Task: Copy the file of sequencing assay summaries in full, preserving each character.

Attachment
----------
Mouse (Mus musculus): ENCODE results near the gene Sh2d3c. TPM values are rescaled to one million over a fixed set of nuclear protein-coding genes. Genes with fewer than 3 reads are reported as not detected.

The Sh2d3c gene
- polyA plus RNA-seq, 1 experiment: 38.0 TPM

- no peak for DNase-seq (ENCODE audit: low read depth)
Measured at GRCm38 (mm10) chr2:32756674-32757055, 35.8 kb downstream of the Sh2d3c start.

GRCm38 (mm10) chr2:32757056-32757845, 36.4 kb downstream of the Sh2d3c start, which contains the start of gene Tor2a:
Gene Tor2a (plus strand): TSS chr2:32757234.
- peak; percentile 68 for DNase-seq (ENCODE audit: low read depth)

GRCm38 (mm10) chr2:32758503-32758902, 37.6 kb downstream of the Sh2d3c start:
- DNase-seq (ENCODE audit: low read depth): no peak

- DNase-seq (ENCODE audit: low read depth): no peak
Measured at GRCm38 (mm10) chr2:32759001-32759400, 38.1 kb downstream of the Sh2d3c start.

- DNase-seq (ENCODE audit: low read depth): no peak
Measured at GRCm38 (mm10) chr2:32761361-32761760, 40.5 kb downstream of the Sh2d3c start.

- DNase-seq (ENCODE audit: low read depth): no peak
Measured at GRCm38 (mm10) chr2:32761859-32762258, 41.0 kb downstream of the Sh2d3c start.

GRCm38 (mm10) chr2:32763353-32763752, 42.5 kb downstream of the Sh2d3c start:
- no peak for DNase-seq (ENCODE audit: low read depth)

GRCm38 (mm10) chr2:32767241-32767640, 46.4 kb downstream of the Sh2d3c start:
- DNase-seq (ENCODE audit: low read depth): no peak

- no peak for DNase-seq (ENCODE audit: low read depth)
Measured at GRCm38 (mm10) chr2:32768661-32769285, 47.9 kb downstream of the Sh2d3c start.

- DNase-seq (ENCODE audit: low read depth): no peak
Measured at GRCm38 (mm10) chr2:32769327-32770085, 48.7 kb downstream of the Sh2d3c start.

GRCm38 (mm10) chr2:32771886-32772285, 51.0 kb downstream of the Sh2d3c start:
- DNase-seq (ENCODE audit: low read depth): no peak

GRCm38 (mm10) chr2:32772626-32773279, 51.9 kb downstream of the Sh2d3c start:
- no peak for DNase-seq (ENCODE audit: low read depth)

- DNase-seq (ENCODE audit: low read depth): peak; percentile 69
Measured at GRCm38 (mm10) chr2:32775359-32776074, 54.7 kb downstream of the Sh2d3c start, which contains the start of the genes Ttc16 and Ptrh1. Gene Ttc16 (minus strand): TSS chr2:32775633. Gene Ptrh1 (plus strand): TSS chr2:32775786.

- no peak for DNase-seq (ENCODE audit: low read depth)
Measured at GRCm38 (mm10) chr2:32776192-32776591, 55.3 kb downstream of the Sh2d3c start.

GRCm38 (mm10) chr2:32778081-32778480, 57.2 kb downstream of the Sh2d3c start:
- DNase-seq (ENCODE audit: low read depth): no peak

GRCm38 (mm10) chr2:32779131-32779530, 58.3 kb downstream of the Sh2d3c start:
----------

Mouse (Mus musculus): ENCODE results near the gene Sh2d3c. TPM values are rescaled to one million over a fixed set of nuclear protein-coding genes. Genes with fewer than 3 reads are reported as not detected.

The Sh2d3c gene
- polyA plus RNA-seq, 1 experiment: 38.0 TPM

- no peak for DNase-seq (ENCODE audit: low read depth)
Measured at GRCm38 (mm10) chr2:32756674-32757055, 35.8 kb downstream of the Sh2d3c start.

GRCm38 (mm10) chr2:32757056-32757845, 36.4 kb downstream of the Sh2d3c start, which contains the start of gene Tor2a:
Gene Tor2a (plus strand): TSS chr2:32757234.
- peak; percentile 68 for DNase-seq (ENCODE audit: low read depth)

GRCm38 (mm10) chr2:32758503-32758902, 37.6 kb downstream of the Sh2d3c start:
- DNase-seq (ENCODE audit: low read depth): no peak

- DNase-seq (ENCODE audit: low read depth): no peak
Measured at GRCm38 (mm10) chr2:32759001-32759400, 38.1 kb downstream of the Sh2d3c start.

- DNase-seq (ENCODE audit: low read depth): no peak
Measured at GRCm38 (mm10) chr2:32761361-32761760, 40.5 kb downstream of the Sh2d3c start.

- DNase-seq (ENCODE audit: low read depth): no peak
Measured at GRCm38 (mm10) chr2:32761859-32762258, 41.0 kb downstream of the Sh2d3c start.

GRCm38 (mm10) chr2:32763353-32763752, 42.5 kb downstream of the Sh2d3c start:
- no peak for DNase-seq (ENCODE audit: low read depth)

GRCm38 (mm10) chr2:32767241-32767640, 46.4 kb downstream of the Sh2d3c start:
- DNase-seq (ENCODE audit: low read depth): no peak

- no peak for DNase-seq (ENCODE audit: low read depth)
Measured at GRCm38 (mm10) chr2:32768661-32769285, 47.9 kb downstream of the Sh2d3c start.

- DNase-seq (ENCODE audit: low read depth): no peak
Measured at GRCm38 (mm10) chr2:32769327-32770085, 48.7 kb downstream of the Sh2d3c start.

GRCm38 (mm10) chr2:32771886-32772285, 51.0 kb downstream of the Sh2d3c start:
- DNase-seq (ENCODE audit: low read depth): no peak

GRCm38 (mm10) chr2:32772626-32773279, 51.9 kb downstream of the Sh2d3c start:
- no peak for DNase-seq (ENCODE audit: low read depth)

- DNase-seq (ENCODE audit: low read depth): peak; percentile 69
Measured at GRCm38 (mm10) chr2:32775359-32776074, 54.7 kb downstream of the Sh2d3c start, which contains the start of the genes Ttc16 and Ptrh1. Gene Ttc16 (minus strand): TSS chr2:32775633. Gene Ptrh1 (plus strand): TSS chr2:32775786.

- no peak for DNase-seq (ENCODE audit: low read depth)
Measured at GRCm38 (mm10) chr2:32776192-32776591, 55.3 kb downstream of the Sh2d3c start.

GRCm38 (mm10) chr2:32778081-32778480, 57.2 kb downstream of the Sh2d3c start:
- DNase-seq (ENCODE audit: low read depth): no peak

GRCm38 (mm10) chr2:32779131-32779530, 58.3 kb downstream of the Sh2d3c start: